On being a cripple in public

I haven’t talked about having a disability before on this blog. I occasionally rant about it on Twitter, and I write wonky-type articles about disability funding policy. I’ve done a bit of telly talking about it, and, as my disability is public, I encounter people’s reactions to how I look every time I go out into the world.

This space has been a welcome refuge for the last year, where I can just be words on a screen, wondering about politics and where progressive policies will come from. So I have deliberately not talked about having a disability, and what that means. Here, I’ve been free of the side-swipe of progressive folks seriously not getting issues about disability – but only because I’ve not talked about having a disability, not because the issue has disappeared.

Part of my blogging drought has been about not talking about it here. Having a disability informs my life, and my policy interests in fairness and equality. It’s the reason I got involved in politics, and the reason I left. My dear friend challenged me to write more openly online before he died. And perhaps I shouldn’t. But I’m angry, and I’m sick of being nice about being a cripple in public.

My silence here is no longer a refuge. It is silencing my urgent need to tell the world to fuck off.

Today I lost my temper, after being given yet another piece of unsolicited advice. It’s far from the first time, and I’m rarely polite about it anymore. Strangers on the train tell me to rub myself with my own urine, or to use the cream that their grandmother uses on her dog.

Fuck off.

Workmates have had to be repeatedly reminded that I can’t take the stairs, or that the cafe is too far. And no, a fucking shoulder rub is not going to help. Random relatives send clippings about obscure treatments for utterly unrelated illnesses. Far too many people say that I’m too young to have arthritis.

Fuck off.

After the telly stuff, and the repeats, I got letters. Lots and lots of letters. All I needed to do was get my tonsils out, or go to Turkey and let little fish nibble on me. I needed to meditate; move somewhere warmer/cooler; eat magic food x, y or z; shove some vitamin up my arse. I had random people on the train burst into tears when they saw me – “But you were all better on the telly? What happened?”

Fuck off.

I was trained to be polite. To not upset people. To make things nice, calm. I’ve since trained myself to tell all these people to fuck off. To not make them comfortable. To be angry.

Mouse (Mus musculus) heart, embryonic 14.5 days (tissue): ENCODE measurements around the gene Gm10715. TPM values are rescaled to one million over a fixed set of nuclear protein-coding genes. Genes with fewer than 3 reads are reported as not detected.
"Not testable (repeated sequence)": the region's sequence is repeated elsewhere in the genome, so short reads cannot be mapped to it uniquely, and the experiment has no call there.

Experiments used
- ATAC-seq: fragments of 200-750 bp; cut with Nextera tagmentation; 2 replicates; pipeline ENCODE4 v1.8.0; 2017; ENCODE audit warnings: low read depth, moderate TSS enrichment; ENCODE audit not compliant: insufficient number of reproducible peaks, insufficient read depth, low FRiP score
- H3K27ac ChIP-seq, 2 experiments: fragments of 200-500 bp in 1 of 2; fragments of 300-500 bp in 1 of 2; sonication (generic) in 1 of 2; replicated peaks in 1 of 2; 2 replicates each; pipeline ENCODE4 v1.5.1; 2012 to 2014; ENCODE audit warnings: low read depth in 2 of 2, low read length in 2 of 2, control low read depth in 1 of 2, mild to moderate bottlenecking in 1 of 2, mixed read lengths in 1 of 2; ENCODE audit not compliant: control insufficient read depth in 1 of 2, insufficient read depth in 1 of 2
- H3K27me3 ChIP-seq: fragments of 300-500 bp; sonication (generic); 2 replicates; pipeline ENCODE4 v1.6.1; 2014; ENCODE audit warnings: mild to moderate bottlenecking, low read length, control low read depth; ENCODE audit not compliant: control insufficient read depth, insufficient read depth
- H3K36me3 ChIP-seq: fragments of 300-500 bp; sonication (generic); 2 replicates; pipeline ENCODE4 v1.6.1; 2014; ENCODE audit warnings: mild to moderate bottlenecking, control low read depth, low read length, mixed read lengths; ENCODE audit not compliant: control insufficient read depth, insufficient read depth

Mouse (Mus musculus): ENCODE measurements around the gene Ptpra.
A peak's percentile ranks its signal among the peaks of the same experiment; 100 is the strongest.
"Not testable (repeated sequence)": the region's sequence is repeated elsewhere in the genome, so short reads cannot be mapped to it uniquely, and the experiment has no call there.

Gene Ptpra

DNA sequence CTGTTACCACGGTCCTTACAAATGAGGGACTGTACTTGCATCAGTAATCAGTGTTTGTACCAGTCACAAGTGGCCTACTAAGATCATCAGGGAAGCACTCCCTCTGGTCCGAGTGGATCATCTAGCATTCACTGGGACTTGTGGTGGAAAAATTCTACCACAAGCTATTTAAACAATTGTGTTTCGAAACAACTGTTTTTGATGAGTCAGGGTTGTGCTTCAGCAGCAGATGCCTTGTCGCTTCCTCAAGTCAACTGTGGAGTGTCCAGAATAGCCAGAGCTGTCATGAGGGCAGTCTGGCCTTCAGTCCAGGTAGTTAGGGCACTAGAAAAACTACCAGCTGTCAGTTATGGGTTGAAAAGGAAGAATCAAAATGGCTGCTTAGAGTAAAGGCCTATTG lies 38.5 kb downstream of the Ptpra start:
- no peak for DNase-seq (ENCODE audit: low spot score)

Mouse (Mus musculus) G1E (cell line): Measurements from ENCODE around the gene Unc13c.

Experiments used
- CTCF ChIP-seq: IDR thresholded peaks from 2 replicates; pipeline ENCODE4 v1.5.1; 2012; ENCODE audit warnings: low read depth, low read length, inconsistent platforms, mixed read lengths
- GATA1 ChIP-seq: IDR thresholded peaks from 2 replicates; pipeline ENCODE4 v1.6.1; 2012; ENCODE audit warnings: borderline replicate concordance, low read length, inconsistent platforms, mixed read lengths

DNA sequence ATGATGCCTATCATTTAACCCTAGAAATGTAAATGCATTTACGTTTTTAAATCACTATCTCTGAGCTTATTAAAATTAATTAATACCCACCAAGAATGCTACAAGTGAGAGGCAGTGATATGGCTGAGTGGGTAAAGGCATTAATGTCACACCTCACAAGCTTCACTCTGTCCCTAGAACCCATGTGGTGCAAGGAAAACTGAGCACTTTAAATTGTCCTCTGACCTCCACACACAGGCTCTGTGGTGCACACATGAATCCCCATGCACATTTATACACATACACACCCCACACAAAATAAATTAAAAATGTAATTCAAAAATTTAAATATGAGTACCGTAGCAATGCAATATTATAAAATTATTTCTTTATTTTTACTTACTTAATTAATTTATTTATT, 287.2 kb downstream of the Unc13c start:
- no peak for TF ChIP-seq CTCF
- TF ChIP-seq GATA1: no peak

I get that people who give this unwanted, and unlooked for, advice think they are being kind. Think they are helping. You are not. And you are person #234509285726 who has thought they were helping.

Fuck off.

The torrents of so-called advice are really about you being afraid. Afraid of how I look. Afraid of being powerless. Afraid of someone who looks different. Afraid of pain. Afraid of being sick. That advice is just you wanting to be reassured that there is always something that can be done. Always some magic pill or potion that can fix it. That if you got sick, you would get better.

Things don’t always work out that way. People get sick. Sometimes they don’t get better. Sometimes there is no treatment.

And that fear is yours – not mine. That well-meaning advice invalidates two decades of treatment. Two decades of hopes raised and dashed. Two decades of frightened folks foisting their fear on me. I have plenty of my own fear, thanks. I don’t need yours.

So fuck off.

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About bluntshovels

Freelance writer, with an unhealthy interest in Senate committees.
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8 Responses to On being a cripple in public

  1. Amanda Mack says:

    Great blog with an important message. Better to be angry than despairing. xxx

  2. Well said. I have a (currently) incurable, disabling disease. I know some of the suggestions are well-meant, but do you REALLY think that on five minutes’ acquaintance you can come up with something I haven’t tried in twenty years?

    Juvenile arthritis, huh? Extremely painful. I hope you have some “better days” soon. πŸ™‚

    • bluntshovels says:

      I know! No, not juvenile arthritis – I was 19 when I first got sick, so an adult disease (just old now!) And so agree, that folks seem to be experts, while presuming I am not!

  3. Tara Nipe says:

    My god son’s autistic – the number of people who think his parents might be interested in their pet theory/some coverage they saw on ACA/behavioural therapy/some supplement their neighbour’s daughter’s boss read about…
    I’m with Clytie Siddall – pretty sure you’ve got a better handle on it than me (and I’m a Clinical Nurse Specialist in Rheumatology and Endocrinology), because it’s your condition, you’re intelligent and invested in it, and only you know how your disease works with (and against) you.